Getting the doctor’s recommended eight hours of sleep is hard for any mom, but it can be especially challenging when your home sanctuary is also your office. Work-at-home moms face a unique set of challenges, but getting enough sleep shouldn’t be one of them. Here’s how busy moms can get more rest at home.
Establish a Bedtime for Everyone
Bedtimes aren’t just for kids. Consider establishing a sleep schedule that your entire family can follow. It may be hard to get older kids or even your spouse on board, but once everyone is one the same page and the sleep schedule becomes a routine, you may find yourself waking more rested than before.
Mothers with babies or young kids will find that establishing a bedtime routine will help everyone sleep well. Sleep for Kids and The National Sleep Foundation recommend that infants get 10 to 18 hours of sleep, babies should get 14 to 15 hours and toddlers should get 12 to 14 hours each night.
Bedtime rituals like taking a bath, putting on pajamas, brushing teeth and reading a story can help your child get ready for bedtime. Once your child is ready for sleep, take that time to relax from your day as well. Follow this routine every day and avoid evening temper tantrums and sleepless nights.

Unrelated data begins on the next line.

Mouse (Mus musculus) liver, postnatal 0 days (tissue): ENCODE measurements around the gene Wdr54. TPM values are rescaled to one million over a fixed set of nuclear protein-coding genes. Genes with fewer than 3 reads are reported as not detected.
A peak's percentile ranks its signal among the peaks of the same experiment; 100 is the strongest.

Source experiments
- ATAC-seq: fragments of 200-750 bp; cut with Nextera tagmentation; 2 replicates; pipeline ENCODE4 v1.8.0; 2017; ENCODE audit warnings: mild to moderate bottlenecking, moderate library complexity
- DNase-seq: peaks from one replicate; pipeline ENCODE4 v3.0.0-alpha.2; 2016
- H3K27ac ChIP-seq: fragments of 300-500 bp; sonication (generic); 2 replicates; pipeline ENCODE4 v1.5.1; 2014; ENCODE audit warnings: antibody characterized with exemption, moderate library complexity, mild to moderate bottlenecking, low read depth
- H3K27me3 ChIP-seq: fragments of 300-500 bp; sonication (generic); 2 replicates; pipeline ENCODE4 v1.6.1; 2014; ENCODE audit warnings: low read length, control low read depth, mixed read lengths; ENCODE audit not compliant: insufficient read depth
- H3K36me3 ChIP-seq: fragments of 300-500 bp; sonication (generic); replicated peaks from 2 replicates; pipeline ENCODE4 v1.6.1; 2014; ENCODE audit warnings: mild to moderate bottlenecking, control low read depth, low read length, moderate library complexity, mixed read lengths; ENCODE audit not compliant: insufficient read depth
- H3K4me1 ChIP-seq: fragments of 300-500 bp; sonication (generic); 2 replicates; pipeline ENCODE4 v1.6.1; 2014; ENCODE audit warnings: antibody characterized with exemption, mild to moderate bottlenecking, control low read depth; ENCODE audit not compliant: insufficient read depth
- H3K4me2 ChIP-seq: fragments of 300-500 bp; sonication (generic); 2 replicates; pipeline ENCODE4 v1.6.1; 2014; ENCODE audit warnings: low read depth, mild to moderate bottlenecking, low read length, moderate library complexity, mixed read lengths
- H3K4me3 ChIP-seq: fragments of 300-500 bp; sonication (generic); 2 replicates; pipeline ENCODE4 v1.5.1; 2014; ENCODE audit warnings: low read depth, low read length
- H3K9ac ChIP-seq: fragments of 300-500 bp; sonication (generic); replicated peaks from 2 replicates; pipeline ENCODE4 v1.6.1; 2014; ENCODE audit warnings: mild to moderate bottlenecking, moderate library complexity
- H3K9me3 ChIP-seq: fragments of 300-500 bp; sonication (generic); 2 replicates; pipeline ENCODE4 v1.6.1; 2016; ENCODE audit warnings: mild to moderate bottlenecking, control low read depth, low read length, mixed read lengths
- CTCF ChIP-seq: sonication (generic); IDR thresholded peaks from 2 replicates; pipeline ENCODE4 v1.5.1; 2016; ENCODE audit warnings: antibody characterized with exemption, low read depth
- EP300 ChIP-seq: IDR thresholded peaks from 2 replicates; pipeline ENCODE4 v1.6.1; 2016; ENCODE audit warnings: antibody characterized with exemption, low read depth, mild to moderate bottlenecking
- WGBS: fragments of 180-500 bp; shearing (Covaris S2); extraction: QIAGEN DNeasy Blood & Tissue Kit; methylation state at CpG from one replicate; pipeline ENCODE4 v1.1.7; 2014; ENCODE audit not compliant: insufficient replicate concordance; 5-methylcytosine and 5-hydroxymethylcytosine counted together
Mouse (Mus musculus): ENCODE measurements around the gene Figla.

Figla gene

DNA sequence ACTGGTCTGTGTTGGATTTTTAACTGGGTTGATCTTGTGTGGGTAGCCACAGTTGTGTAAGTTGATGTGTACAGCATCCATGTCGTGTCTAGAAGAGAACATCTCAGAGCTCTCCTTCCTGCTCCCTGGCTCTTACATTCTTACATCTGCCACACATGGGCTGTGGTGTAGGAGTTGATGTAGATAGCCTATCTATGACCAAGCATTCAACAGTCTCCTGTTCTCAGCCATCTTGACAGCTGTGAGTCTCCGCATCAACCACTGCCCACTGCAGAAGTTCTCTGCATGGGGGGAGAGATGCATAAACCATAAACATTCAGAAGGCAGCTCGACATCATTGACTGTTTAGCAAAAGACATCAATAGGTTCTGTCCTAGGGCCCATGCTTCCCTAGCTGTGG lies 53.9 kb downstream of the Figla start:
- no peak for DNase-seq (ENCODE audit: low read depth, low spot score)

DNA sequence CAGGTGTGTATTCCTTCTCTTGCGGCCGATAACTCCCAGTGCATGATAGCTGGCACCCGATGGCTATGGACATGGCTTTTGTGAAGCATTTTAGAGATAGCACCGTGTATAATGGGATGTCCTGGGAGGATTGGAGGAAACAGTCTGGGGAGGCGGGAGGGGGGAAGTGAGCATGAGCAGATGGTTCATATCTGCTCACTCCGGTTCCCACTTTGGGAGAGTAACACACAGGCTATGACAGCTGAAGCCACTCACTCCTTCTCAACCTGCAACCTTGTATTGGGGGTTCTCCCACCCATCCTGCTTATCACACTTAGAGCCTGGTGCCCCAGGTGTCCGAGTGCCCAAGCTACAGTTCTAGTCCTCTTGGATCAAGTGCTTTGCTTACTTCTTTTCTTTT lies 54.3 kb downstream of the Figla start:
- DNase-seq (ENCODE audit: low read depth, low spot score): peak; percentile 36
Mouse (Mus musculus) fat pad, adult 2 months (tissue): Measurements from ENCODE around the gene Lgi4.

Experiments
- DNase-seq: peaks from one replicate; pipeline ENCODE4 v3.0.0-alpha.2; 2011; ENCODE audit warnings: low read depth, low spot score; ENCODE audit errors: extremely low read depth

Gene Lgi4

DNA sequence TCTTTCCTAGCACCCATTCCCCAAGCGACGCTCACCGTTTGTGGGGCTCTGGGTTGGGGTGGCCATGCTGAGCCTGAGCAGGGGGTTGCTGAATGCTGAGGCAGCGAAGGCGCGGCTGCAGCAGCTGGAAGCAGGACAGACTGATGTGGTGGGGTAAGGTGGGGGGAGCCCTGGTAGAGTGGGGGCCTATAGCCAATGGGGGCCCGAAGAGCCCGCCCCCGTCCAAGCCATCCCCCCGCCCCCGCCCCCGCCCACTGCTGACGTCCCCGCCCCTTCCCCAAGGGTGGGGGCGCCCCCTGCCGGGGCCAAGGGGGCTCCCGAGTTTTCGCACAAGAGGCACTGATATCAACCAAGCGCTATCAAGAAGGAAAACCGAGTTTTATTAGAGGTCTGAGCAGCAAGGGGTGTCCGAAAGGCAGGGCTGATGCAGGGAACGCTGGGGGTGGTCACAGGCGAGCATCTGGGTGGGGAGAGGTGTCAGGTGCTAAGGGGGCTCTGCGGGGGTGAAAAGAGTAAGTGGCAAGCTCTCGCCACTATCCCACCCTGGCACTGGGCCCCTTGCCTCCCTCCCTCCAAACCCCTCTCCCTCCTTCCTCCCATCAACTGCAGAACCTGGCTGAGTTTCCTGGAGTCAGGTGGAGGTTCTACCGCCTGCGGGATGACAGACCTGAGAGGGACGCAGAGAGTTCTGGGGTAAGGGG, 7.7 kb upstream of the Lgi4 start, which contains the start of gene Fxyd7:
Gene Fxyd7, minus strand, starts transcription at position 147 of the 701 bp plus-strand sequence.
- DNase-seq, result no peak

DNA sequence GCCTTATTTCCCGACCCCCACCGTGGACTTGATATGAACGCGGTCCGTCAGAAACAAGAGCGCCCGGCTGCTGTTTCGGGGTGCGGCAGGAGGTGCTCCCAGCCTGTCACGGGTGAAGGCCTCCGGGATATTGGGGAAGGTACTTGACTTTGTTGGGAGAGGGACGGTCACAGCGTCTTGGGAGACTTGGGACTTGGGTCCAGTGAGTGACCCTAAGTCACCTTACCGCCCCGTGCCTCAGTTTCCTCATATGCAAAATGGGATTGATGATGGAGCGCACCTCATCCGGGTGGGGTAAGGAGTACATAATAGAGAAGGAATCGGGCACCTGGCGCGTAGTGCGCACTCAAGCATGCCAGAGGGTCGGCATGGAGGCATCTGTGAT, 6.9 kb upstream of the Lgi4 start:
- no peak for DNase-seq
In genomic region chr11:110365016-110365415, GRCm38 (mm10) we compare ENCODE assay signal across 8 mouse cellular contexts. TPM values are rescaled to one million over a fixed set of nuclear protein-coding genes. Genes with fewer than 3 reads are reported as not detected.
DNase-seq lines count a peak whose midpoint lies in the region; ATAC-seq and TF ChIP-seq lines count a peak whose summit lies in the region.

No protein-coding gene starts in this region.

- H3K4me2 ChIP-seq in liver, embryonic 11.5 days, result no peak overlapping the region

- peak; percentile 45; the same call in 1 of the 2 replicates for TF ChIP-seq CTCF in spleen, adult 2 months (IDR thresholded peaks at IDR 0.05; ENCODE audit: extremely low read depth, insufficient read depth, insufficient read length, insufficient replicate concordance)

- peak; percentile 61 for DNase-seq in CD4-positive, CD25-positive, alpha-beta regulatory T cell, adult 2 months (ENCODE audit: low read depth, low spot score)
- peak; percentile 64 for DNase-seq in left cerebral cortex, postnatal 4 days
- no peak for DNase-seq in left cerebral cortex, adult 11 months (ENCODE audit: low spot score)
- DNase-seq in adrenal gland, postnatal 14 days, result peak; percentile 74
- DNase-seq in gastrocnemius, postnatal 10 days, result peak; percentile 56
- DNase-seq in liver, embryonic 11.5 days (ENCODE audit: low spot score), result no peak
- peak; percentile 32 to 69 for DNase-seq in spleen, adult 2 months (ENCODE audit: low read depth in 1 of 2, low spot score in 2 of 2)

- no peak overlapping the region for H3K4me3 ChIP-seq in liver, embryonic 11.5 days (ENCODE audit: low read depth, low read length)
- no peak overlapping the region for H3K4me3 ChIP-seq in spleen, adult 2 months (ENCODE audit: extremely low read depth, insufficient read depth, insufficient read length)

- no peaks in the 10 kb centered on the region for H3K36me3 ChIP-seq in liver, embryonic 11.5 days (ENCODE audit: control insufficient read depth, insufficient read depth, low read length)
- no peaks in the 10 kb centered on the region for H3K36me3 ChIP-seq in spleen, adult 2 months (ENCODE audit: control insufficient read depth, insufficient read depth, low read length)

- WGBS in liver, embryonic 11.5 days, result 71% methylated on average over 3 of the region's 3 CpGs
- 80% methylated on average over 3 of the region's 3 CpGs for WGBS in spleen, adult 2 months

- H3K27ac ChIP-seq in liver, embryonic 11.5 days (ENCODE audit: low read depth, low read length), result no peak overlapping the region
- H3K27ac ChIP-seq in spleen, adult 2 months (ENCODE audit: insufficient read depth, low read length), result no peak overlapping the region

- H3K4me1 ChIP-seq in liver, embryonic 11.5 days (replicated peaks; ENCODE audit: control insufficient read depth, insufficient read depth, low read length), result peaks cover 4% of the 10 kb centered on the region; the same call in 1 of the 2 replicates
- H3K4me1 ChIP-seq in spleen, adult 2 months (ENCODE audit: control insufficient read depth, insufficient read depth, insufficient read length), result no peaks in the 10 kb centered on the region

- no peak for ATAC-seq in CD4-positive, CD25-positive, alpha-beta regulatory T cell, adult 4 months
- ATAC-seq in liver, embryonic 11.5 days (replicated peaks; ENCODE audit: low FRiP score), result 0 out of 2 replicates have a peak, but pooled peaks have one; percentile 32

Create a Sleep Environment that Promotes Rest
Unlike the restrictions of a traditional office, moms who work from home can use many different areas of their house as workspaces. From the patio to the kitchen table, each space in the home can be a place for work. However, your work shouldn’t come into the bedroom. If you’re up late checking emails or have your personal computer in your bedroom, rethink your current setup and eliminate all electronics from your bedroom. This way you’ll be able to go to sleep at night without any distractions.
Other additions like light-blocking shades can help you get a more restful sleep. Light-blocking window shades work best when paired with drapes. When used together, the two styles can totally eliminate outside light. Just be sure to pull your shades open when you wake up to soak in the morning light and get your day started off right.
Cut the Caffeine
If you reach for a cup of coffee or an energy drink to rejuvenate or inspire creativity during the afternoon hours, stop. You don’t have to give up your favorite latte or soda, but studies have shown that the consumption of caffeine late in the day can keep you awake at night.
Researchers at the Sleep Disorder and Research Center at Henry Ford Hospital in Michigan and the Wayne State College of Medicine found that people who drink caffeine six hours before bedtime experience a disruption in sleep patterns, which includes sleep quality and quantity.
If you’re having trouble sleeping and think it may be caused by caffeine, Psychology Today recommends cutting off the caffeine consumption after 2 p.m. and limiting caffeinated beverages in the mornings.
What helps you sleep?